NO TIME FOR FEAR
We sailed through the Bab Al Mandeb (Gate of Sorrows) at the southern end of the Red Sea, glad to have finally made it out of the Gulf of Aden. No more pirate problems to worry about.
The Bab was 16 miles wide, and we could see Yemen to starboard and Africa to port.
At its widest, the Red Sea is 200 miles wide, and then it cones down to 100 miles wide, and then 50 miles wide until it reaches the Bal al Mandeb where it is 16 miles wide. This geography creates a wind acceleration zone where winds can reach fifty knots in a short period of time.
We sailed through a quiet Bab, and figured we had dodged the Bab bullet. Unfortunately we were mistaken.
As we bobbed along in the Bab, the winds started picking up. 20 knots. 30 knots. 40 knots. 50 knots. Fortunately we were running down wind which kept our apparent wind at about 40 knots up the stern.
By midday, we had a decision to make. We could run down wind in a gale and sandstorm for 36 hours, or we could seek shelter along the western coast of the Red Sea.
Our buddy boat, Balmacara, checked the chart and identified a large headland called Ras Terma in Eritrea, and there was a possibility we could use it as a shelter in the storm.
None of us wanted a 36 hour run downwind in a sand storm, and so we flopped over to a port tack and battled the wind and seas for six hours until we tucked in behind Ras Terma.
We put our anchor down before dark, and we hung on for three days - that’s how long it took for the sand storm to blow itself out.
The reason I tell this story is because I never felt a shred of fear as we sailed in uncharted waters and stormy seas after passing through the Bab. What I felt was irritation and resolve as we bashed our way toward Ras Terma.
I was irritated that I had to deal with those conditions, and I felt resolve because I was going to do whatever it took to get Exit Only and my family to a safe anchorage before the sun set.
As I think about all the storms I have been through on board Exit Only, and all of the mishaps that have happened at sea, fear has never been a part of those experiences.
When I am fully immersed in apparent disaster, I am too busy figuring out how to deal with the adversity, and I never have time for fearful thoughts to enter my mind.
Fear is something that happens to people when they imagine all the things that could go wrong on a voyage around the world. Waterspouts, earthquakes, tsunamis, storms, lightning, rocks and reefs are the stuff fear is made of, and I have seen them all as I circumnavigated Planet Ocean. When you think about everything that can go wrong, fearful thoughts can take over your mind. Fear can immobilize you and stop you in your tracks.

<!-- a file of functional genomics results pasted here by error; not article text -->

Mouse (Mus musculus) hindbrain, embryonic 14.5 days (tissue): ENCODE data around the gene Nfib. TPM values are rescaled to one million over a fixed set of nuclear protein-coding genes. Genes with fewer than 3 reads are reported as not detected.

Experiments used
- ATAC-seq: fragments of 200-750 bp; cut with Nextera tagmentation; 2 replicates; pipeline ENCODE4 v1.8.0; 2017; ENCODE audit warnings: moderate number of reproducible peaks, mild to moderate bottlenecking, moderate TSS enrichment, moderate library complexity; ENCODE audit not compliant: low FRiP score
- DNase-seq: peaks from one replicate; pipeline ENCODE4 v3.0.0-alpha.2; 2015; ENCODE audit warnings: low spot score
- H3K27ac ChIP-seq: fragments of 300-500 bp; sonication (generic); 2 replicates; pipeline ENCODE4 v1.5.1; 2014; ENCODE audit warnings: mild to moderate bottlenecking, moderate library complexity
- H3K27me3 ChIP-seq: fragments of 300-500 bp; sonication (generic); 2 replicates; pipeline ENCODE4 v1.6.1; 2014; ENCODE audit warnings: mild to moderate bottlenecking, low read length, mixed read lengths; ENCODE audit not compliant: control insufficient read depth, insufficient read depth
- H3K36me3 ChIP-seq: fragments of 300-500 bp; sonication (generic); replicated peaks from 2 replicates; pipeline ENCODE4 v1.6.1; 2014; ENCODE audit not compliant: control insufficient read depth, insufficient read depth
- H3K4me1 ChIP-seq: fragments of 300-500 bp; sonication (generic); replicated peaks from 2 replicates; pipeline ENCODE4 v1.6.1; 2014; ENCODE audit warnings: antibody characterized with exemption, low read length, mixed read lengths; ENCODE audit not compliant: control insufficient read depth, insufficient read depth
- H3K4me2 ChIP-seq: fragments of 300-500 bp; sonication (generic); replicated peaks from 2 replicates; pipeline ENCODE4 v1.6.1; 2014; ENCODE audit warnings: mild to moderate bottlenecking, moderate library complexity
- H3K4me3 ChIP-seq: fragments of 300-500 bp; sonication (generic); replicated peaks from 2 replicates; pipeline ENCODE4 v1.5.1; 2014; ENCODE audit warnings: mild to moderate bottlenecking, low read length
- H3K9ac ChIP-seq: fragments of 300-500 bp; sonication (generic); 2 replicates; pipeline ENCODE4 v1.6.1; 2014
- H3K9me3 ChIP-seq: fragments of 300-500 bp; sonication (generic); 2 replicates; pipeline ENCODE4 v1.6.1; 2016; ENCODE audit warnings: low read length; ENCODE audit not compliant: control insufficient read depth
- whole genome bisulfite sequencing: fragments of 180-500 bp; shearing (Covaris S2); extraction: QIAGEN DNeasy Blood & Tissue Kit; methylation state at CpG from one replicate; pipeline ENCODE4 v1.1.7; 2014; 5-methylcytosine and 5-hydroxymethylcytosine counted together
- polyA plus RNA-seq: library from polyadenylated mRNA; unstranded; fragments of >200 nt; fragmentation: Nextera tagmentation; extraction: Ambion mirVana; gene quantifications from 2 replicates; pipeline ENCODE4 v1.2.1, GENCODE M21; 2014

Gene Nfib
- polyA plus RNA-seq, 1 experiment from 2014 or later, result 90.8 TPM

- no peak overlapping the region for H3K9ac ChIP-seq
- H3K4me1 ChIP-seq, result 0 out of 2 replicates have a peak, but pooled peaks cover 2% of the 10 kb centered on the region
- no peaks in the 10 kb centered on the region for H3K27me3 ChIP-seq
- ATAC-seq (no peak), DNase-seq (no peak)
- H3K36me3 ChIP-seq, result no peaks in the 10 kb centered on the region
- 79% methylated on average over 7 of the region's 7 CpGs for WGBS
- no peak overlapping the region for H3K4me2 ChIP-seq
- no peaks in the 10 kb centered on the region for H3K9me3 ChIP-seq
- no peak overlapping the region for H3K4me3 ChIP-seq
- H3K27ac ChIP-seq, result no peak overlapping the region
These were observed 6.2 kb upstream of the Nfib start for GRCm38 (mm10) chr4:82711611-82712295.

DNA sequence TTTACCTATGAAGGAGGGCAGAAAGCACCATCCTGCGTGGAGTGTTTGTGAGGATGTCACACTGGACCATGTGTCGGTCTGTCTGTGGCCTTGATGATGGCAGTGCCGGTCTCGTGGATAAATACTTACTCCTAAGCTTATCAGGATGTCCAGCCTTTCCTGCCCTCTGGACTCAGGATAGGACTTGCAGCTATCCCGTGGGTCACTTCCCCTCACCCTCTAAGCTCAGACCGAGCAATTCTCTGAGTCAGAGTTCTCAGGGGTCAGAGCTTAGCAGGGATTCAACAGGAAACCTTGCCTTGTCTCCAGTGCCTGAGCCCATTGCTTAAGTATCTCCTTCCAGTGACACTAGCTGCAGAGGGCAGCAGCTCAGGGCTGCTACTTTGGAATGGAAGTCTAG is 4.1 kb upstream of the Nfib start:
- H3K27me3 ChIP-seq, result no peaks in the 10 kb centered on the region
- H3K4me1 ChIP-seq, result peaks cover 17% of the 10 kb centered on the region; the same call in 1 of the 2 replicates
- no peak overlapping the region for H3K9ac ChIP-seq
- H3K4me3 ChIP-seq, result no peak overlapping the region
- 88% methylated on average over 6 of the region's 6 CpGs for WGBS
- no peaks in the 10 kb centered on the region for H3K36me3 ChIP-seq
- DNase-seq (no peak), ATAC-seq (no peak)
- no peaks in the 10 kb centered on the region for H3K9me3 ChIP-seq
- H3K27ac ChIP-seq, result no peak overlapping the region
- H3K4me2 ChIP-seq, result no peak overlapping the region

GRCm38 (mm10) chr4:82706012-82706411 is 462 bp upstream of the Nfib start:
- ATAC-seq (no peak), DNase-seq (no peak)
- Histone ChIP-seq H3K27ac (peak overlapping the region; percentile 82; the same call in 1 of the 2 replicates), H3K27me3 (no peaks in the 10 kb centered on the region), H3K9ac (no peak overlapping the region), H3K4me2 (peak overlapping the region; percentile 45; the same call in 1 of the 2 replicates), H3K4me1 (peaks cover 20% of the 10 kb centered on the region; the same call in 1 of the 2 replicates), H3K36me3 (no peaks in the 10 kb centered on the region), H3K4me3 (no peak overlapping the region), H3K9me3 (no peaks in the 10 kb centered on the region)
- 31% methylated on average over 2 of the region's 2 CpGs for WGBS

That bad thing about fear is that it causes inertia and keeps you from doing what you want to do and need to do in life.
The good thing about fear is that if you immerse yourself in adventure, when problems happen, you don’t have time for fear. You get on with what needs to be done to deal with the challenges at hand, and when the problems are over, you realize you were never afraid.
Fear is something you do before you have problems.
Irritation, tenacity, and resolve are what you feel when you are up to your eyeballs in adversity, and you have no time for fear.
That’s why I tell new sailors that it’s a mistake to worship at the altar of fear.
Fear is a false god, and tells nothing but lies.
You have one life, and you must live it ignoring the voice of fear.
And when adversity happens, you will do what you have to do, and fear will depart in search of weaker minds.
That’s all I have to say about that.
Awesome music video that captures the essence of what it's like to sail offshore in a catamaran around the world when conditions are less than perfect. David Abbott from Too Many Drummers sings the vocals, and he also edited the footage from our Red Sea adventures. This is the theme song from the Red Sea Chronicles.
Sailing up the Red Sea is not for the faint of heart. From the Bab al Mandeb to the Suez Canal, adventures and adversity are in abundance. If you take things too seriously, you just might get the Red Sea Blues.
If you like drum beats, and you like adventure, then have a listen to the Red Sea Chronicles Trailer.
Flying fish assault Exit Only in the middle of the night as we sail through the Arabian Gulf from the Maldives to Oman. And so begins our Red Sea adventures.
Sailing through Pirate Alley between Yemen and Somalia involves calculated risk. It may not be Russian Roulette, but it is a bit of a worry. Follow Team Maxing Out as they navigate through Pirate Alley.
Stopping in Yemen was just what the doctor ordered. We refueled, repaired our alternator, and we made friends with our gracious Yemeni hosts. We also went to Baskins Robbins as a reward for surviving Pirate Alley.
After you survive Pirate Alley, you must sail through the Gate of Sorrows (Bab Al Mandab) at the southern entrance to the Red Sea. The Gate of Sorrows lived up to its name with fifty knots of wind and a sandstorm that pummeled Exit Only for two days. Life is good.
Although I like the feel of a paper book in my hand, I love trees even more. When people purchase an eBook, they actually save trees and save money as well. Ebooks are less expensive and have no negative impact on the environment. All of Dr. Dave's books are available at Save A Tree Bookstore. Visit the bookstore today and start putting good things into your mind. It's easy to fill your mind with positive things using eBooks. No matter where you are or what you are doing, you can pull out your smart phone or tablet and start reading. You can even use electronic highlighters and make annotations in your eBooks just like paper books.